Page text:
Capt. Di Simone was not pleased with his son's choice of wives.
"I particularly wished that he should not marry my wife's sister," said the Captain yesterday, "and that is just what he has done. You see what a position it places me in. I am my son's brother-in-law, and should he have children, I'll be uncle to my own grandchildren. I'm father-in-law to my sister-in-law, and my wife is her sister's mother-in-law. It's a bad mix up. The relationship is too close, and there's too much of it."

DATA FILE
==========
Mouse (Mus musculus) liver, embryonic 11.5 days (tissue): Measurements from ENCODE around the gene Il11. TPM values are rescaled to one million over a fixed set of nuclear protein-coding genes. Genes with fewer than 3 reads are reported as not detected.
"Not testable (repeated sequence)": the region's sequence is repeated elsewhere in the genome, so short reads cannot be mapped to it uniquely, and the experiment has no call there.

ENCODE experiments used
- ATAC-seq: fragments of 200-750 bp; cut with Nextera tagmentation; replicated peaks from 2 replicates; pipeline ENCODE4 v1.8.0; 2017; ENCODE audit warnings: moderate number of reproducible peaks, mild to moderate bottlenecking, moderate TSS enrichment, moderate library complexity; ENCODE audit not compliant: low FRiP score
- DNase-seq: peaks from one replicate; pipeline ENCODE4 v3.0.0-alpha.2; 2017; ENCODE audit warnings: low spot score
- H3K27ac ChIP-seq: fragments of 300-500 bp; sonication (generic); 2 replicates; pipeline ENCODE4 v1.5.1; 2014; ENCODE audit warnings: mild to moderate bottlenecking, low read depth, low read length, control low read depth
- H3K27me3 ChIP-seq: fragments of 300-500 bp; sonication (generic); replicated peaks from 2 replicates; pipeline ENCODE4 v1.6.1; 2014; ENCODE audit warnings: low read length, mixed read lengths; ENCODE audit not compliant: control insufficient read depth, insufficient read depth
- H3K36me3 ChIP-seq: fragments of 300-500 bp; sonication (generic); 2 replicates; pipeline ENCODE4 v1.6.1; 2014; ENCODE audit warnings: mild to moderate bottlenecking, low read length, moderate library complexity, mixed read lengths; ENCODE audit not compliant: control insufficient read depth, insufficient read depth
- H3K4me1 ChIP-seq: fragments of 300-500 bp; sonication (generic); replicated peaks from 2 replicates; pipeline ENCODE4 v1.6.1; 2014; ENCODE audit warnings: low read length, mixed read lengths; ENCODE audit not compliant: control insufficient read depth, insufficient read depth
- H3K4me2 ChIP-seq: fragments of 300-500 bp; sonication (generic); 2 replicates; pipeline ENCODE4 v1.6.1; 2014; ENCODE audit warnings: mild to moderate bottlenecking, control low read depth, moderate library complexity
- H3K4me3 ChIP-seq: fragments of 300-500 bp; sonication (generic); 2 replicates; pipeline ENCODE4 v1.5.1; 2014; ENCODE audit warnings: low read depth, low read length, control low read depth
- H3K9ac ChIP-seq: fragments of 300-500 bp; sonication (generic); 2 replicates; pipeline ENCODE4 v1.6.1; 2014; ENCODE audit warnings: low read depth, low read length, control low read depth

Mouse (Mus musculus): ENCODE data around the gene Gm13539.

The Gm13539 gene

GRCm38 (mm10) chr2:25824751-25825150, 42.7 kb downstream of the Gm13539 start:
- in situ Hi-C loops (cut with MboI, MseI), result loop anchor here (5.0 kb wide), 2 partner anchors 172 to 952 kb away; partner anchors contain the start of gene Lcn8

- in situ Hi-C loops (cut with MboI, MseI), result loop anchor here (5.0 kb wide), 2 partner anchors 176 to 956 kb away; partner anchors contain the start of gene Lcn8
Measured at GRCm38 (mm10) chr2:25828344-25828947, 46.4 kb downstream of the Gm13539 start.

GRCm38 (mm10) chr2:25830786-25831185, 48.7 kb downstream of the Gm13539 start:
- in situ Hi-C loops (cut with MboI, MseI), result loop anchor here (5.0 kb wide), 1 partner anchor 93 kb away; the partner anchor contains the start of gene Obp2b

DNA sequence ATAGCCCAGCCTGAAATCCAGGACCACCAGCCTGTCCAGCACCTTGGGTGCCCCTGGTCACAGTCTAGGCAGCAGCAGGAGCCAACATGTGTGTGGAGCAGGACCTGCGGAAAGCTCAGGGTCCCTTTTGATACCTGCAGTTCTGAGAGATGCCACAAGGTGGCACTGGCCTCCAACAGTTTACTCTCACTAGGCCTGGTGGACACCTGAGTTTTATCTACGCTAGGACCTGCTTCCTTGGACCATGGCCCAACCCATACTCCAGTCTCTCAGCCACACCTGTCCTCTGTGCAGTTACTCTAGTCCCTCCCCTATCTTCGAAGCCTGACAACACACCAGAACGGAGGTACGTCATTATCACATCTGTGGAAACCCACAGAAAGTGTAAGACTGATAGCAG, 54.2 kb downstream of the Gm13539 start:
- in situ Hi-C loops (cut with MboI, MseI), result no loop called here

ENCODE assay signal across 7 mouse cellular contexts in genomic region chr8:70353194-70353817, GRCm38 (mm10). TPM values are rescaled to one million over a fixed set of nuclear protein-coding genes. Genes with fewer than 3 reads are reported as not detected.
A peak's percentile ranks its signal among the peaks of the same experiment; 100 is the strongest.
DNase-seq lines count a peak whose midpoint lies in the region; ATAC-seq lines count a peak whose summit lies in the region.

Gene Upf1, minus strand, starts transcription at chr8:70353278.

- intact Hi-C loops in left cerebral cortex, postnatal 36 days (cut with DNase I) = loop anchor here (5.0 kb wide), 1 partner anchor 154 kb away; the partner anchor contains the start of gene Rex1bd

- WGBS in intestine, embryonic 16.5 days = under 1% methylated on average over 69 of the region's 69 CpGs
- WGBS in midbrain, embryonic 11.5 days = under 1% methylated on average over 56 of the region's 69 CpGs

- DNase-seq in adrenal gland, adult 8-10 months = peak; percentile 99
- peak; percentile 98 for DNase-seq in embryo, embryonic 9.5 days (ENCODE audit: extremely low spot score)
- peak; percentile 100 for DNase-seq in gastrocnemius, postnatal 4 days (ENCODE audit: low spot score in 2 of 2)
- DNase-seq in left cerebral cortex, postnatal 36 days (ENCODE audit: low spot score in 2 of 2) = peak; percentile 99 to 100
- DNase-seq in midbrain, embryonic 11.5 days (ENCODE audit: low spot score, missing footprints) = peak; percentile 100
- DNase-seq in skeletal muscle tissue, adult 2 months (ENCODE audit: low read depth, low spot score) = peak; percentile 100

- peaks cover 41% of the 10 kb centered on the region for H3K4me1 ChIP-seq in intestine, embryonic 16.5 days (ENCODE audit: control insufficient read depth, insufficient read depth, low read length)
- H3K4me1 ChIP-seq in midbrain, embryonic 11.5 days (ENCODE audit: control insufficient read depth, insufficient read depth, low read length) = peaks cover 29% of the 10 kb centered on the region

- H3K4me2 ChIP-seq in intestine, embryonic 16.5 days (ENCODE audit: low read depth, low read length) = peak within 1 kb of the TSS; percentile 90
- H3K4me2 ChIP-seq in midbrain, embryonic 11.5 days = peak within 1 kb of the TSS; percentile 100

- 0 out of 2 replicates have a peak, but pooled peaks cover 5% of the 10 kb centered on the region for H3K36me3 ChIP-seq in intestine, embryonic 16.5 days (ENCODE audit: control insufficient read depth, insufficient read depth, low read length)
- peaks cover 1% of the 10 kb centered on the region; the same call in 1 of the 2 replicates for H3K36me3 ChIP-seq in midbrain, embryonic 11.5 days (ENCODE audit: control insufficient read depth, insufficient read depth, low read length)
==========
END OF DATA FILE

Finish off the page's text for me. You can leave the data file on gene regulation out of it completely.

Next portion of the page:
The son has married his aunt, and will therefore be the cousin of his own children, and should his father have more children, he will be uncle of his own brothers or sisters.
Capt. Di Simone wonders whether the young man will hereafter pay him the respect due to a father or will be the familiar brother-in-law. [The New York Times, Mar. 13, 1897 (pdf)]